The patient was treated empirically with a combination of 1 g/IV meropenem every 8 h and 500 mg/IV amikacin every 12 h. As the results of the urine culture and the antibiotic susceptibility test showed good sensitivity of the isolated bacteria against both antimicrobials, the ongoing therapy was continued for 22 days and 10 days, respectively.
Complete remission of symptoms was achieved after the first week of therapy. A repeat ultrasound scan after 3 weeks of antibiotic treatment showed complete resolution of the abscess (Fig. 3). The patient was discharged from hospital without symptoms and referred to the urology outpatient clinic for further management.
Lithiasis is a common cause of renal infection . The pathomechanism of infection is partly dependent on the type of stone. Calcium and uric stones are usually noninfectious and result from an imbalance between factors that promote or inhibit urine crystallization . In patients with these types of calculi, infection may occur secondarily after long-standing obstruction, leading to bacterial overgrowth associated with urinary stasis .
In contrast, struvite and calcium carbonate-apatite stones, known as infection stones, are caused by repeated infections with urea-splitting bacteria and account for 10–15% of all stones . Infected stones may occupy either part or all of the pelvis and calyceal groups, resulting in the formation of a partial or complete staghorn calculus. Cultures of fragments of staghorn calculi taken from both the surface and the core have shown that bacteria can hide in the fissures within the stones, meaning that the calculi themselves act as a reservoir for infection .
In most cases, regardless of the source, renal infections remain confined to the kidney. If left untreated or inadequately treated, and depending on the immunological status of the host, staghorn calculi may cause recurrent infections, pyonephrosis and, more seriously, xanthogranulomatous pyelonephritis (XGPN) . Peri- or paranephric abscesses are often the starting point for spread through contiguity with adjacent anatomical structures. Rupture of peri- and perinephric abscesses into the peritoneum is relatively common . Extension to neighboring intestinal segments has been reported to give rise to the formation of reno-duodenal  and nephrocolonic fistulae . Other less commonly reported spreading sites of peri- or perinephric abscesses include the retroperitoneum , psoas muscle , vena cava, and renal vein causing infectious thrombosis . The involvement of more distant structures, such as the spleen , prostate , and lungs and bronchi, with the formation of nephron-bronchial fistulae  has also been occasionally observed.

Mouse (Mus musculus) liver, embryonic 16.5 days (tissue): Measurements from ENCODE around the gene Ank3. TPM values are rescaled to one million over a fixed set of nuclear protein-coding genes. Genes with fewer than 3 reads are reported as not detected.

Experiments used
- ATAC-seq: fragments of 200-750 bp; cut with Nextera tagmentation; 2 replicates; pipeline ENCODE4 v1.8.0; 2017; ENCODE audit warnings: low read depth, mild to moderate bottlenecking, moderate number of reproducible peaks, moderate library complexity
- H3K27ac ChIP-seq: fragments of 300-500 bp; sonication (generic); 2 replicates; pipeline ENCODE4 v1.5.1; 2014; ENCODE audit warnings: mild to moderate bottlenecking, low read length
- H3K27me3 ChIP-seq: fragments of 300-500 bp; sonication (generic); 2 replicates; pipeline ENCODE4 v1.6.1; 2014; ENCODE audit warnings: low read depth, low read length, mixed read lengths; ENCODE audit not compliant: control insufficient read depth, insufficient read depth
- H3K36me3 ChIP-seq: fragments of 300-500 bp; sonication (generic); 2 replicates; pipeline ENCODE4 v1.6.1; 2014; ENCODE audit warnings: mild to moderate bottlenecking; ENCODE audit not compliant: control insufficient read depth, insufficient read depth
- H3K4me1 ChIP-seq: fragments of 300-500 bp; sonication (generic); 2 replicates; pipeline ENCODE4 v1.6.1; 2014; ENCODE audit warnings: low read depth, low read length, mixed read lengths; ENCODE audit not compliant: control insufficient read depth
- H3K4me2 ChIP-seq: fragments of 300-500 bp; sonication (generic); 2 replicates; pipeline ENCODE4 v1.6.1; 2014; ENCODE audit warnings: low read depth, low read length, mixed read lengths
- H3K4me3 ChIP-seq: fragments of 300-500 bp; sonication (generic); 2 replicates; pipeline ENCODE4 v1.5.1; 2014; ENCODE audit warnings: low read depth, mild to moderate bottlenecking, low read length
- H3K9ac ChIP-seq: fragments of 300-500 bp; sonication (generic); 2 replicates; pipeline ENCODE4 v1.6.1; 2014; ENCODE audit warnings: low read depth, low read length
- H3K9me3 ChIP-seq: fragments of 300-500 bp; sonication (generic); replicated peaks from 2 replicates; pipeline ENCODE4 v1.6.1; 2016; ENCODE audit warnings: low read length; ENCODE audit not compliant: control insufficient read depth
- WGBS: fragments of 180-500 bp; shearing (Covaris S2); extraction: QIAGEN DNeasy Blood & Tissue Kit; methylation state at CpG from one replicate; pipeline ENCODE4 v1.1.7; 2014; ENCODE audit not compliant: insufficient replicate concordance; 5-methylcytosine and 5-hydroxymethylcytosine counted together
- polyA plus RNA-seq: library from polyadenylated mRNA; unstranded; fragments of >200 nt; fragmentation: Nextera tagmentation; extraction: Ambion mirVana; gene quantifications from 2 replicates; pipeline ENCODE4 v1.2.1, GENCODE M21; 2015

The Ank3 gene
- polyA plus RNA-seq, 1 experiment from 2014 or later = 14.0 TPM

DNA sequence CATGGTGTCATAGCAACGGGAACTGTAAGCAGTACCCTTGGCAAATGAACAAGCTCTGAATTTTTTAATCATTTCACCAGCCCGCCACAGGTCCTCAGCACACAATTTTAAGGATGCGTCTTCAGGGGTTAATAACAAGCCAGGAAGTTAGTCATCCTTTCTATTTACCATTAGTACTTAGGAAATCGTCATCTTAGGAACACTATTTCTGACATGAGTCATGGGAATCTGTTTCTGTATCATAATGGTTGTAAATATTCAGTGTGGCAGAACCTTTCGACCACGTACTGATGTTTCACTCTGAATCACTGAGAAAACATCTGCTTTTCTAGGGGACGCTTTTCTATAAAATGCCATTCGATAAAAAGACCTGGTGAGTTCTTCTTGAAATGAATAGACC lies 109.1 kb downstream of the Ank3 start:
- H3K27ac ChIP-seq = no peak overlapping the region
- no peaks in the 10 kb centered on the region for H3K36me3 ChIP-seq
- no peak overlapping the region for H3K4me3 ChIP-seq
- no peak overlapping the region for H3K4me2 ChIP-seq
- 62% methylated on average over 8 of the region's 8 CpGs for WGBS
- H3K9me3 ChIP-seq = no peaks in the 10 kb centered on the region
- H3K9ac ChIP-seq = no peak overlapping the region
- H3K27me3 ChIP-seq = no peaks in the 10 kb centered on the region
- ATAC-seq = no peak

As mentioned above, extension of a renal infectious focus to the liver is extremely rare and has been reported in only 3 cases (Table 1). In 2 of 3 cases [24, 25], the etiology of pyonephrosis was urinary obstruction due to urolithiasis. In the remaining case , pyonephrosis and perirenal abscess developed as a complication of XGPN. No underlying staghorn stone was observed on imaging or histopathologic analysis of the excised kidney. Of note, in a series of 1000 cases, staghorn calculi were found in 48% of patients diagnosed with XGPN . The present case is the 4th case of a hepatic extension of a renal infectious focus and the first in which the primary infectious reservoir was a staghorn calculus.
As shown in Fig. 1b, the infectious process appears to have started in the middle third of the kidney, passed through the renal capsule, erupted into the perinephric space and finally penetrated the liver parenchyma. The clinical and imaging features suggest that the present case may correspond to a focal XGPN with extension to the liver parenchyma. The hypoechoic rim (hollow arrows) surrounding the abscess is most likely an area of solid necrotic tissue originating from the central zone of the kidney and extending through the capsule at the lateral border of the kidney (Fig. 1b, arrows 1, 2 and 3). However, there is no histopathologic study available to confirm this diagnostic reasoning.
At the referring institution, the patient was initially treated unsuccessfully with intravenous metronidazole for 20 days under the diagnostic suspicion of an amebic liver abscess, which is the most common type of liver abscess in tropical endemic areas. On admission to our hospital center, the patient was started empirically on intravenous meropenem and amikacin as soon as the point-of-care ultrasound (POCUS) findings indicated a possible pyogenic liver abscess.
Urine cultures were positive for Proteus sp., which was sensitive to both antibiotics given. However, hemocultures showed no bacterial growth. The patient became asymptomatic on treatment with normal blood WBC. Ultrasound examinations on day 21 showed complete resolution of the lesion, respectively (Fig. 3). The patient was discharged asymptomatically and referred to the urology outpatient clinic for further management.
This case provides new evidence of the high morbidity of staghorn calculi and the need to consider radical nephrectomy as a measure to prevent recurrent infection, especially when kidney damage is advanced and residual function is negligible. This case also highlights the importance of POCUS in the initial diagnostic work-up of hepatic and renal complications, as in the present case.
Availability of data and materials
All information is available in the clinical records archive of the University Hospital of Maracaibo, Venezuela.
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Salgado, O.J., Pesantes-Barros, K.S., Rosales, B.C. et al. Pyelo-hepatic abscess caused by staghorn stone infection: a case report. J Med Case Reports 17, 440 (2023). https://doi.org/10.1186/s13256-023-04173-9